Hit or Myth
Your debunking of the “myth” regarding Bud Grant’s coaching record needs a little debunking itself (“Everything You Know About Minnesota Is Wrong,” by Tim Gihring, June). You state that “over nine seasons, the much-maligned Denny Green had a better winning percentage than Grant.” Oh really? Which nine seasons were those? Grant coached 17 years and had a winning percentage of 63.4 percent. Green’s winning percentage was 61 percent.
Tim Gihring responds:
Poor Denny still can’t catch a break. The nine seasons I compared were (as stated) Grant’s last—those after Jim Finks, the Vikings’ general manager during the team’s golden age, had left for Chicago. In that time, Grant’s record was 71-60 plus a tie or two, a winning percentage of about 53 percent—significantly below Denny’s over his nine seasons here. Which supports the theory that Finks had as much, if not more, to do with paving the path to the Vikings’ four Super Bowl appearances as Grant. Heck, Finks hired Grant.
Not to take anything away from the big guy. Even though he’s about 102 now, he could still boot a punk like me up and down the field like a piece of pigskin. In any case, something tells me Bud (who’s very much with us despite his appearance on www.deadoraliveinfo.com) could care less about the quibbling. He’s more into the hook and bullet sports these days, even declaring wetlands and wildlife a more important cause for state support than any new stadium.
In your story about Minnesota myths (“Everything You Know About Minnesota Is Wrong,” by Tim Gihring, June), you point out that Goldy Gopher is a chipmunk. I have had a lot of fun with that story because my father, George Grooms, was the artist who drew the wrong rodent. I had never heard the part about seeing rodents at rest stops.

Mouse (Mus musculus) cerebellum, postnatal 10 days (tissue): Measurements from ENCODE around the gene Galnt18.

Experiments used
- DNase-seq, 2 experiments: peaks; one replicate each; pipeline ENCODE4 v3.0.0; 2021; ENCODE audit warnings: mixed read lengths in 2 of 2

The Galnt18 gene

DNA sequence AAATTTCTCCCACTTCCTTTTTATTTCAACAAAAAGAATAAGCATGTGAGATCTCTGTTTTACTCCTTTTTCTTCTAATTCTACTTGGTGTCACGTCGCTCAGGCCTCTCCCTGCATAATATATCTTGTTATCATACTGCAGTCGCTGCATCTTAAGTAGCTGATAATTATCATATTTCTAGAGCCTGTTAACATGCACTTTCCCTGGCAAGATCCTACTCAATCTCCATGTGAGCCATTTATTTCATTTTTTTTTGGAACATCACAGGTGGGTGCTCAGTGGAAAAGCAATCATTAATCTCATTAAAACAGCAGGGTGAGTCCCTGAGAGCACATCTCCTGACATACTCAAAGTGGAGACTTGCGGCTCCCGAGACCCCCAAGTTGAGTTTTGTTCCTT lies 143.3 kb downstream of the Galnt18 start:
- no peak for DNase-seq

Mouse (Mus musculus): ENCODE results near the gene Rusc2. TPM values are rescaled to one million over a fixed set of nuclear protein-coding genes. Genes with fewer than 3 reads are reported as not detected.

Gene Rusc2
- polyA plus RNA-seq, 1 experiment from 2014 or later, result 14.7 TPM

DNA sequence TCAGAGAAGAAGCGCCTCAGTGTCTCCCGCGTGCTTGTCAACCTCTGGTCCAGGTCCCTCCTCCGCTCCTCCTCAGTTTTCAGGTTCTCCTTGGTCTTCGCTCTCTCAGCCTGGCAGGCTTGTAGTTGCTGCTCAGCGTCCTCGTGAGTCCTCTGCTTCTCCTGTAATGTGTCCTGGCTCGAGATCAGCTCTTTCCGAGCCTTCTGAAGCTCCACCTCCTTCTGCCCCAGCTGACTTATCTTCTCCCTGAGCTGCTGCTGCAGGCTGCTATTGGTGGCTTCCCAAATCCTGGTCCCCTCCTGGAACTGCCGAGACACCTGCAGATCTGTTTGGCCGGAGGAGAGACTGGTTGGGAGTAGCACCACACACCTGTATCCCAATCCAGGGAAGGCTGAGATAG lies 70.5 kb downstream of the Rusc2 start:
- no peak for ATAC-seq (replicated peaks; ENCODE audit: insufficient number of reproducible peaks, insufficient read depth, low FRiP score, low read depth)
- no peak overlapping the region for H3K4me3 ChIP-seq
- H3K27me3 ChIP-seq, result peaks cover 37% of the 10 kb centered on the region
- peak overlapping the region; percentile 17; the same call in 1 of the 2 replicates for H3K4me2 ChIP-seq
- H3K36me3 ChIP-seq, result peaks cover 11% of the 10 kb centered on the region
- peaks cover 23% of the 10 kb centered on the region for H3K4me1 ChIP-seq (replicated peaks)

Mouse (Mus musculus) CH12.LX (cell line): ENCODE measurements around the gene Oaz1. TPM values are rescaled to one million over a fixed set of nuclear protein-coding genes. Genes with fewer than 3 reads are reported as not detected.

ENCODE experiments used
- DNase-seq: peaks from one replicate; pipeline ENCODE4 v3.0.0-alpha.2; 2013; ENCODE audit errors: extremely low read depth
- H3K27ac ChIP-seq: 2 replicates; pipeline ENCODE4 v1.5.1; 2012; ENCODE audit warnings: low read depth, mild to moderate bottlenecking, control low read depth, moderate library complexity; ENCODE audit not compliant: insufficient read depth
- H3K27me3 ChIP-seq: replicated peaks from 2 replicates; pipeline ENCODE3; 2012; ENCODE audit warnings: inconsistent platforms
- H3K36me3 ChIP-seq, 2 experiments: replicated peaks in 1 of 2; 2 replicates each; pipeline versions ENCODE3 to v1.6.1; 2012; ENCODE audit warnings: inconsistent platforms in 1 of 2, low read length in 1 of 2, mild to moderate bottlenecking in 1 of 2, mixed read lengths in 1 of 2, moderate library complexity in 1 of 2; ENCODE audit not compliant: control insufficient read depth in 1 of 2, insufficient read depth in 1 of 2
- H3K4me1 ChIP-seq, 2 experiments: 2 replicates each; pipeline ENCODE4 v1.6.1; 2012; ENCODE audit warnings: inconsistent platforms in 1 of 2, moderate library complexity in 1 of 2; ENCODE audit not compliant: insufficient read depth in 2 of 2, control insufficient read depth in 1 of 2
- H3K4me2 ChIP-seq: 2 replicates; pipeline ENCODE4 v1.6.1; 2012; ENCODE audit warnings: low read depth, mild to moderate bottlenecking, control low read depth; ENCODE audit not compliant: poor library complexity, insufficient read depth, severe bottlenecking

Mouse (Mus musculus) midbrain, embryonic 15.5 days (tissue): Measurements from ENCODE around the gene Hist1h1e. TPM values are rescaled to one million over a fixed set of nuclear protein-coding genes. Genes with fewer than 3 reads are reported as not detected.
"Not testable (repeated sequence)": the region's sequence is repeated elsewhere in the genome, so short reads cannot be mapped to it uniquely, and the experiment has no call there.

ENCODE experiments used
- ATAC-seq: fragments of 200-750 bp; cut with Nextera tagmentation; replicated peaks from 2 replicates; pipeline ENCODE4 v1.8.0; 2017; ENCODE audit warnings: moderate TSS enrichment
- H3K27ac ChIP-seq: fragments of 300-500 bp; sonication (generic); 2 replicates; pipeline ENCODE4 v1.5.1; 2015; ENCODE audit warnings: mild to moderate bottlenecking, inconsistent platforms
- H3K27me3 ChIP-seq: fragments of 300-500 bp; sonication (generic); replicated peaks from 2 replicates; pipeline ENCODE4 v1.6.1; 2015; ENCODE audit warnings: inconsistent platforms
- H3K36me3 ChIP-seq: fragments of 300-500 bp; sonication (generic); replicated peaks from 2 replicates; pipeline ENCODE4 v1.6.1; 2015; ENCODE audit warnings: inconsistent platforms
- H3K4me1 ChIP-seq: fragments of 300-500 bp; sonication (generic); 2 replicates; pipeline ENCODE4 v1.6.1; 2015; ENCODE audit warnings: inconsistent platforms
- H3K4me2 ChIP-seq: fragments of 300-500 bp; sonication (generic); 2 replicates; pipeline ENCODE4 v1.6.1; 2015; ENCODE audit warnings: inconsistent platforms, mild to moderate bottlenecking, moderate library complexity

I was thrilled to see your focus on women’s health in the Best Doctors article (May)—and I congratulate the physicians on the list. I know many of them and couldn’t agree more that they are great. As a family-practice physician, however, I was disappointed to only see three peers listed for the entire metro area. The list is weighted toward specialty care, with a lack of emphasis on primary care. I ask that you take a good look at who provides the majority of care for women (family doctors, internists, and ob-gyns), and provide adequate references and resources for your readers.
JENNIFER AUGE, MD
I recently picked up your magazine and read through it. Why do you call this “Minnesota” Monthly? A better name would be Minneapolis/St. Paul Upper Class Magazine. How about doing a story on, say, some small town in northern Minnesota, how East Grand Forks recovered from the flood, the orphanage in Owatonna, or the mines in Harmony? There is nothing that reflects Minnesota beyond the Twin Cities, Rochester, and Duluth. This needs to change. I refuse to purchase the magazine again.
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